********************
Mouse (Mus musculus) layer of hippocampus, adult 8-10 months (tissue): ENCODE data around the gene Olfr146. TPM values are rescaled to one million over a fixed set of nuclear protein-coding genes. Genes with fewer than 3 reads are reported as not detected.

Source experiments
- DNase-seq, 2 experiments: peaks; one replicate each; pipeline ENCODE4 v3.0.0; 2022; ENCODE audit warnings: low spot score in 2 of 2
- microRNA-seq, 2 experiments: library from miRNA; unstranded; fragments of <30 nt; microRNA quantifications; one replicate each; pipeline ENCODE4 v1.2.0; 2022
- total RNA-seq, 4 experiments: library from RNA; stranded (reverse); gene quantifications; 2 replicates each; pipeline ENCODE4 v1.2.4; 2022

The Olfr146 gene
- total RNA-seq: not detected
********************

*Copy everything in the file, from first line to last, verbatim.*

Mouse (Mus musculus) layer of hippocampus, adult 8-10 months (tissue): ENCODE data around the gene Olfr146. TPM values are rescaled to one million over a fixed set of nuclear protein-coding genes. Genes with fewer than 3 reads are reported as not detected.

Source experiments
- DNase-seq, 2 experiments: peaks; one replicate each; pipeline ENCODE4 v3.0.0; 2022; ENCODE audit warnings: low spot score in 2 of 2
- microRNA-seq, 2 experiments: library from miRNA; unstranded; fragments of <30 nt; microRNA quantifications; one replicate each; pipeline ENCODE4 v1.2.0; 2022
- total RNA-seq, 4 experiments: library from RNA; stranded (reverse); gene quantifications; 2 replicates each; pipeline ENCODE4 v1.2.4; 2022

The Olfr146 gene
- total RNA-seq: not detected